Jumeirah Skyline Honey
Jumeirah Frankfurt and its Skyline Bees
On Jumeirah Frankfurt’s rooftop on 28th floor, more than 40,000 bees have found their home.
Every day they fly out to visit the flowers in the botanical garden Palmengarten, the Main river embankment, parks and balconies within their three kilometres flight radius.These busy little helpers produce our very own Skyline Honey, which can be tasted directly from the honeycomb during breakfast at restaurant Max on One.
At Talise Spa, you can relax during the unique Skyline Honey Treatment, a fruity body scrub mixed with Skyline Honey. Or ask for a special honey cocktail at Ember Bar & Lounge.You can also purchase a glass of Skyline Honey to take home as a souvenir, together with our plush mascot “Jumbee”, the Jumeirah bee.
Bees in the City
An interesting recent development to create new habitat for bees is “Urban Beekeeping”, i.e. keeping bee colonies in the city.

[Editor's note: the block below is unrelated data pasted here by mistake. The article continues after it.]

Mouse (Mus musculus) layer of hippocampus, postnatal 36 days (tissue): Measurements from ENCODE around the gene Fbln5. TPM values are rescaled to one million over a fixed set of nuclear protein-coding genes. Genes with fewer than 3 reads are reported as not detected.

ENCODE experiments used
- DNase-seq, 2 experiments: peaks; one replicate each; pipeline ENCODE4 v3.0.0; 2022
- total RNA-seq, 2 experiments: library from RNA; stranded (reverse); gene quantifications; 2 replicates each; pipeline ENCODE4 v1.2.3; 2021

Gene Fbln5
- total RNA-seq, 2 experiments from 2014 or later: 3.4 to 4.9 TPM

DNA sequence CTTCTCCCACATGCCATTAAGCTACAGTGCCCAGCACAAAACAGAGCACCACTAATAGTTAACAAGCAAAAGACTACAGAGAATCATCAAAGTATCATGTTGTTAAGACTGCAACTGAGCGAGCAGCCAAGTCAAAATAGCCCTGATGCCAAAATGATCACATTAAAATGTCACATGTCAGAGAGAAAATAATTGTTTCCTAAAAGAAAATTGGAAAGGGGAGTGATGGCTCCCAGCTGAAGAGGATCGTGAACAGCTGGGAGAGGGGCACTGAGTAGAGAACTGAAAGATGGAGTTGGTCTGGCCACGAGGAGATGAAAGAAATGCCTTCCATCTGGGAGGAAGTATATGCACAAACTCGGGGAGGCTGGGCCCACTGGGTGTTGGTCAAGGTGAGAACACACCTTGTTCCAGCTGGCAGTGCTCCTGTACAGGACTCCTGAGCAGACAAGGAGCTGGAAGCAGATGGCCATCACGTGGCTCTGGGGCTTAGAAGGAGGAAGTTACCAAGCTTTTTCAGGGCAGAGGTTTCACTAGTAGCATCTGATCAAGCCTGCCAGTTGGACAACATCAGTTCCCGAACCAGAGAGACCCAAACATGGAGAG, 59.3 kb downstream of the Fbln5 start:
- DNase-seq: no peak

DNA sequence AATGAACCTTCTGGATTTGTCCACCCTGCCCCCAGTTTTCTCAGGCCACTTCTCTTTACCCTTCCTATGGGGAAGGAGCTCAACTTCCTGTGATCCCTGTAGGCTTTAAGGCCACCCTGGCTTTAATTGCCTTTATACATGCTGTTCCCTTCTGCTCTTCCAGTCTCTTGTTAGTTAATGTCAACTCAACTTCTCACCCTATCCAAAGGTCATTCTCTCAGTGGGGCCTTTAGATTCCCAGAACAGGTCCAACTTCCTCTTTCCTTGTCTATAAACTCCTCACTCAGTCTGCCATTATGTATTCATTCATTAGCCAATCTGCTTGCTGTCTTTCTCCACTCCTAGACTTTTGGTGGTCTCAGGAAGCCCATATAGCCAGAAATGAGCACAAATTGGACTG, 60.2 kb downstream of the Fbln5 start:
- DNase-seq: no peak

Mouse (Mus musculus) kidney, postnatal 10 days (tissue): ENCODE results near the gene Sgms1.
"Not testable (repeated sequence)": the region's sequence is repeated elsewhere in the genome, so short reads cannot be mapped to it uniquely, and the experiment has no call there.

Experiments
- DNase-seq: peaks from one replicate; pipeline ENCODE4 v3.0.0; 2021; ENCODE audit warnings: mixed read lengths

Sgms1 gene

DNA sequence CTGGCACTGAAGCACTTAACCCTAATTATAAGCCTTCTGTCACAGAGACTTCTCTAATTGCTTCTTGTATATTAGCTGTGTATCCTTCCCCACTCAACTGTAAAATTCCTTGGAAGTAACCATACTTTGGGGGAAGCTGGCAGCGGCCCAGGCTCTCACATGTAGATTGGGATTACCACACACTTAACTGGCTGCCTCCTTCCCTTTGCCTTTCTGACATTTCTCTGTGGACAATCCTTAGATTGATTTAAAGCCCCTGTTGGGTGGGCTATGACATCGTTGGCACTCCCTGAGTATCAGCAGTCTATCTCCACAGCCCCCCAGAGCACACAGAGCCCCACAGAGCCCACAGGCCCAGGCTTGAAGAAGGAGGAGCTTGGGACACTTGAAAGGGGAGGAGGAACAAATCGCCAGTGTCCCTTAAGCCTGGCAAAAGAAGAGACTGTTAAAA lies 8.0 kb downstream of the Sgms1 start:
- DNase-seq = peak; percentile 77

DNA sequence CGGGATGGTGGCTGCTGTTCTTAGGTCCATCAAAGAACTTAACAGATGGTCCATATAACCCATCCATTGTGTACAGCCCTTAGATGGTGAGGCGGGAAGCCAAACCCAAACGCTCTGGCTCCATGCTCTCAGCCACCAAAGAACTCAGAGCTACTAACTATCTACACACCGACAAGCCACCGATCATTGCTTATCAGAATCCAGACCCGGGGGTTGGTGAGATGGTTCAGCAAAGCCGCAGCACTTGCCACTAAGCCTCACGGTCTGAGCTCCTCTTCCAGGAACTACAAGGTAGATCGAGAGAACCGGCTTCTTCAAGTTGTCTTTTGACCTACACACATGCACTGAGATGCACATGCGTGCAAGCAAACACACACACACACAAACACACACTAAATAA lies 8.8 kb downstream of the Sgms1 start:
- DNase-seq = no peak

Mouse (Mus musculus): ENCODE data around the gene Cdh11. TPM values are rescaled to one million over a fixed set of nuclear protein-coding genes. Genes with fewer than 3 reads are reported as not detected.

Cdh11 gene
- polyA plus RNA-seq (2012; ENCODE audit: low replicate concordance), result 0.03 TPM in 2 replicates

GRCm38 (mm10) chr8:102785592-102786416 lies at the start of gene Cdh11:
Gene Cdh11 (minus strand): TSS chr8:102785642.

With parks and balconies, bees find a large variety of flowers, giving the honey a very aromatic taste. Also, the climate in cities is usually slightly warmer than in the countryside which is positive for bees.
Fearing urban contaminants in city bees’ honey is not necessary: firstly, plants in the city are usually less treated with chemical fertilizers than plants in rural areas. Secondly, the bees themselves work like a kind of filter which automatically eliminates possible polluted residues from traffic and chimneys. A nice circular effect: thanks to the regular pollination, plants in the cities grow better and thus provide more nourishment to the bees.
Significance and situation of the bees
According to estimations, there are more than 20,000 types of bees worldwide with about 560 species in Germany.
They help keeping alive the ecological systems and nature: approximately 80 % of the domestic plants need the bees‘ pollination to live and grow. Trying to numeralize the economic value of pollination through bees results in numbers of 10 to 15 times the value of the mere honey production.
For Germany this means about EUR 2 billion per year. Unfortunately, the number of bee colonies is constantly decreasing. The most dangerous natural enemy is the Varroa destructor mite. Agricultural pesticides are an additional harm to bees; therefore, they are nowadays only allowed when they have been tested for a non-harming effect on bees. Also, structural alterations in rural regions as well as the agricultural industrialisation threaten domestic bee colonies.
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